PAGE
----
Chronicle visited the bridge on Monday and witnessed that bungee jumping operations have since commenced.
Some tourists jumped while others refused even after paying for the activity mainly because they were not sure about their safety.
Bridge swing, bridge slides and bridge tours that were not affected by the accident continued operating as usual.
While some tourists jumped, some had some reservations because of the snapping of the cord that happened on 31 December.
“After learning of the accident that occurred I cannot help it but desist from jumping today. We are no longer sure of the safety of these cords,” said Mr Martin Attikinson of South Africa.
Meanwhile, Zambia’s Minister of Information, Broadcasting and Tourism, Mr Given Lubinda, was at the bridge on a fact-finding mission on Monday.
Mr Lubinda took the opportunity to take part in the bridge activities such as bridge slide and bridge swing. He took a chance and bungee jumped before bridge sliding to assure tourists and others present that it was still safe to engage in these activities.
Mr Lubinda expressed sadness at the fact that a life could have been lost on 31 December.
In a statement, the Zambezi Bridge Company, which operates the bridge activities, said this was the first incident of its nature in 17 years of operation.
“It goes without saying that we deeply regret the incident, which is the first such incident in 17 years of operations during which time more than 150 000 people have safely jumped from the bridge.
“The exact reason for the bungee cord failure is as yet unknown. We have engaged the necessary safety specialists who will be coming within the coming week to investigate the cause.
“We are treating this incident seriously and our aim now is to learn what we can from this and apply that knowledge so as to ensure that there is no reoccurrence,” reads part of the statement.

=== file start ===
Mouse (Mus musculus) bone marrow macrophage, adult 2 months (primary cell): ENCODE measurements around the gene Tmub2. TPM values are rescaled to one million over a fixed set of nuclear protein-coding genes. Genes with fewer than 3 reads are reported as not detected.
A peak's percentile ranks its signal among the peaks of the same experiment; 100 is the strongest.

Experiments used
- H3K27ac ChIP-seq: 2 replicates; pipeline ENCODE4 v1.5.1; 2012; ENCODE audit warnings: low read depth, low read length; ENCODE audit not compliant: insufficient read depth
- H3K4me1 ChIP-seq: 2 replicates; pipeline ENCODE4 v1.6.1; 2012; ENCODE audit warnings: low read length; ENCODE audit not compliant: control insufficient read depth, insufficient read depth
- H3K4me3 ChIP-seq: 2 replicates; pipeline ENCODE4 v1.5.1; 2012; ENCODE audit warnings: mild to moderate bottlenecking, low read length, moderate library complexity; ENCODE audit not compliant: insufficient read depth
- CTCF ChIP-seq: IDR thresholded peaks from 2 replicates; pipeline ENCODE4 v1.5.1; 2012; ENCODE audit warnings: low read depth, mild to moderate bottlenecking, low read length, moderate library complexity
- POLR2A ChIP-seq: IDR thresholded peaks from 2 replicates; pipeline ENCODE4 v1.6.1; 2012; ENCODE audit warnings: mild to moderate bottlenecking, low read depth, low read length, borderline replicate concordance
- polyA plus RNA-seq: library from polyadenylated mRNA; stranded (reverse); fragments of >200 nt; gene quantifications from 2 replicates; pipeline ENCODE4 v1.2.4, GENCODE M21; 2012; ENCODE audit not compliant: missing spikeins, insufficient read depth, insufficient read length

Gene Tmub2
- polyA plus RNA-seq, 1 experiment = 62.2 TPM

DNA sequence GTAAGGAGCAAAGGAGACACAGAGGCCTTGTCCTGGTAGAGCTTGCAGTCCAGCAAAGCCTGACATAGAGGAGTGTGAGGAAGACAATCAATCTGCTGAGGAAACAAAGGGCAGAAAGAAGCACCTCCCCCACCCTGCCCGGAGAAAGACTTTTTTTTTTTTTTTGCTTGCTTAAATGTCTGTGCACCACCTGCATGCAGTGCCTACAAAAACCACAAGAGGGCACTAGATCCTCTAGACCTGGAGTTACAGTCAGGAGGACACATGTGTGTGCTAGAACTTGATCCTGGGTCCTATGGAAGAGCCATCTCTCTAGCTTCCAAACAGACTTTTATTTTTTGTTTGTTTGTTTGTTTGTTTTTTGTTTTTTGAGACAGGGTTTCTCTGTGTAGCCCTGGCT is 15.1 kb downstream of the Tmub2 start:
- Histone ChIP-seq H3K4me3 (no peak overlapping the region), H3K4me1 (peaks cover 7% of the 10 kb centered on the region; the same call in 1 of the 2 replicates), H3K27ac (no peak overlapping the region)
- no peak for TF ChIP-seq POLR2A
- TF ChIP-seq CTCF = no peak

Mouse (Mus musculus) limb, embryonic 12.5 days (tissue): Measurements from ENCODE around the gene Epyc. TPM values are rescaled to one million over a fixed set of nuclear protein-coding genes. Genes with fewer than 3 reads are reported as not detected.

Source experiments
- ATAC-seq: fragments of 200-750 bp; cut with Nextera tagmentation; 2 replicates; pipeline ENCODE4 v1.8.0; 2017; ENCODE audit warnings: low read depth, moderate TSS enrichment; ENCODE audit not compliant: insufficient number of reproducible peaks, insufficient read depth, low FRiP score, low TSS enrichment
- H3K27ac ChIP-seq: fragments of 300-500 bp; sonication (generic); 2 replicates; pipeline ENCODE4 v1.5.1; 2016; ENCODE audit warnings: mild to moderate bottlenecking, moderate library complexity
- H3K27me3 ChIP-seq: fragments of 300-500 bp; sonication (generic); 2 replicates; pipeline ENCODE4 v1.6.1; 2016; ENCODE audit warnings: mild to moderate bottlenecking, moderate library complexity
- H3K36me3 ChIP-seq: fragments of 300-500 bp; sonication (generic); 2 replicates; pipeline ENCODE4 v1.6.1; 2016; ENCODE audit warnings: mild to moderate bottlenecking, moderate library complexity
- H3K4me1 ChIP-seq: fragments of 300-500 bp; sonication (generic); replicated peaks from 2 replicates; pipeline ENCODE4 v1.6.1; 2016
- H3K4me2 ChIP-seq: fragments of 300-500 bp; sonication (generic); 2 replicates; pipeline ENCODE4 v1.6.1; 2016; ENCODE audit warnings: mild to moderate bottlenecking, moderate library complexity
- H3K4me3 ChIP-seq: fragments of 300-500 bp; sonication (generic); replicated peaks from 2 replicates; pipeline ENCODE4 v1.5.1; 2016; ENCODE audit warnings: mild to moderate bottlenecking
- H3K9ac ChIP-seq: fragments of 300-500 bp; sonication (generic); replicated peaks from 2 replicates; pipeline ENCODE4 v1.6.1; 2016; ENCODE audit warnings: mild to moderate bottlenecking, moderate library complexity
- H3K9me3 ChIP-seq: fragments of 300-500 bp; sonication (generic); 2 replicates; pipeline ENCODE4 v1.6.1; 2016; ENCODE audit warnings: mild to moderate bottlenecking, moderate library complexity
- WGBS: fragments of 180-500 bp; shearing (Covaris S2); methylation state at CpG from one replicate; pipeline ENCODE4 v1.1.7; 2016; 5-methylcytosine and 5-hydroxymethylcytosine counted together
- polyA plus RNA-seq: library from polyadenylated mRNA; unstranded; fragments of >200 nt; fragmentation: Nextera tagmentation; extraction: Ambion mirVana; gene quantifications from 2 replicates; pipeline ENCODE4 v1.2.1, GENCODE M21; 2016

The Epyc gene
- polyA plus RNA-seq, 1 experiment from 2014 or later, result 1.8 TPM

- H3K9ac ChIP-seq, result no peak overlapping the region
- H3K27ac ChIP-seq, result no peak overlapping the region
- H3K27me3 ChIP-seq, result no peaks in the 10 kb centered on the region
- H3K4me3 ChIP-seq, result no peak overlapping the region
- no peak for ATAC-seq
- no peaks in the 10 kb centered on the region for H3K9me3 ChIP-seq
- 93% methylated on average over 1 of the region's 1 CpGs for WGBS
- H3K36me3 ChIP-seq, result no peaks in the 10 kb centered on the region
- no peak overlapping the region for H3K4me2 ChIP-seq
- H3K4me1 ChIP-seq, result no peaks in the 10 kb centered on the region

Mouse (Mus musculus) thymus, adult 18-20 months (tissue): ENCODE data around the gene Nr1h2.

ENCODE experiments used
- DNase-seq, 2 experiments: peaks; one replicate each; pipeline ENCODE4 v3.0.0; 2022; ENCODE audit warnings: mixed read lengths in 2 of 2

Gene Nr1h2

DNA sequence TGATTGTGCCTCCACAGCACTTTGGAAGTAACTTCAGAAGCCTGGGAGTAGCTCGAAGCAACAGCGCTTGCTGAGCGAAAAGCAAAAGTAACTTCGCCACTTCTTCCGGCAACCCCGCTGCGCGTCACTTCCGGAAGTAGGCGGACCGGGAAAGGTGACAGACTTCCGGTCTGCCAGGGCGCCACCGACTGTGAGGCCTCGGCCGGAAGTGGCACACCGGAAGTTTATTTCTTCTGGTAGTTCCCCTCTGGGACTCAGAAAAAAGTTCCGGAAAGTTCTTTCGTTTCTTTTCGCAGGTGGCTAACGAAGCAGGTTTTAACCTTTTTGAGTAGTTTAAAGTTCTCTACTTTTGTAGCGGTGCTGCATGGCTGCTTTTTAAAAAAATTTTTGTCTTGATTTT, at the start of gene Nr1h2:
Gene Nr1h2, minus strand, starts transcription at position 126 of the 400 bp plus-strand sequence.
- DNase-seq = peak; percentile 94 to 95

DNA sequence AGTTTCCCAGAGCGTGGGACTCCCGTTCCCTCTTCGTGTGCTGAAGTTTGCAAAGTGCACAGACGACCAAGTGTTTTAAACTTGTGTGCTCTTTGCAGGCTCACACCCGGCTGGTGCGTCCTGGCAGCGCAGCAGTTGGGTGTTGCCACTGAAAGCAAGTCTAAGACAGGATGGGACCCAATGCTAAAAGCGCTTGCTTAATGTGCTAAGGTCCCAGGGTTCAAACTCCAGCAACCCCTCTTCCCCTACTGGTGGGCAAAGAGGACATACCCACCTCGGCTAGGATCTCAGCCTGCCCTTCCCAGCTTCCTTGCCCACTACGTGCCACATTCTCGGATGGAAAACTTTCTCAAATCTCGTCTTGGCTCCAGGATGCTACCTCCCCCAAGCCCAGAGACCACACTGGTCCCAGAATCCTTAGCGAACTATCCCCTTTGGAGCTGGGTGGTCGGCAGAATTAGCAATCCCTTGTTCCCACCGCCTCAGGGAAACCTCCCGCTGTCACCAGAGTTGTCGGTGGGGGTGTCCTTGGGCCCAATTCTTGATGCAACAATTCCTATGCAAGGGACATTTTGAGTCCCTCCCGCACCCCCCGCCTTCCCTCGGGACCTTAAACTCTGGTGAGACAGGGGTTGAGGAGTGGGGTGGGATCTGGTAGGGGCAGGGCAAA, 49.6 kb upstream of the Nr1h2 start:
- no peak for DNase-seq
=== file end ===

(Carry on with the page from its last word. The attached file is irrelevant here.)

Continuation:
The statement further stated that preliminary measures that include removing all bungee cords from the system, which were made with the same batch of rubber as that used to make the failed cord, had been implemented.
“An entirely new set of bungee cords has been installed on the system. These have been extensively load tested and inspected thoroughly and we are satisfied that they are safe to jump on.
“The entire bungee system has been thoroughly inspected and checked and we are confident that everything is safe to jump on. In addition to our normal checks and procedures we have instigated additional daily and intermittent checks on the bungee cords and we are fully satisfied that these checks and procedures are more than sufficient to ensure our clients’ safety.
“Our own crew is conducting test jumps before the commencement of daily operations and throughout the day. Experts in South Africa have been contacted and we expect them to be on site next week to help us with our ongoing investigations as to the cause of the incident.”
Officer Commanding Victoria Falls police district, Chief Superintendent Jairos Chiona confirmed the incident saying that it took place on 31 December at around 5:30 pm. “A 22-year-old Australian backpacker, Ms Erin Langworth, fell from the Victoria Falls Bridge, 111m above the river on the border of Zimbabwe and Zambia. We attended the scene as the police because she managed to swim to the Zimbabwean side of the river. We, however, handed over the matter to the Zambia police since she was staying in Zambia and had been booked by a Zambian company to do bungee jumping.
“The bungee machines are on the Zambian side and therefore we treat the matter as having occurred in Zambia,” he said.
Chief Supt Chiona said after the snapping of the rope, Ms Langworth was sent plunging into the rapids below and was forced to swim through the rapids with her feet still tied together.
“The bridge crew and a local medical response team then rescued her. She sustained relatively minor injuries, mostly bruising and has no broken bones. The cause of the incident is being thoroughly investigated,” he said.
Source: Tourists sceptical after bungee jumping mishap (10/01/12)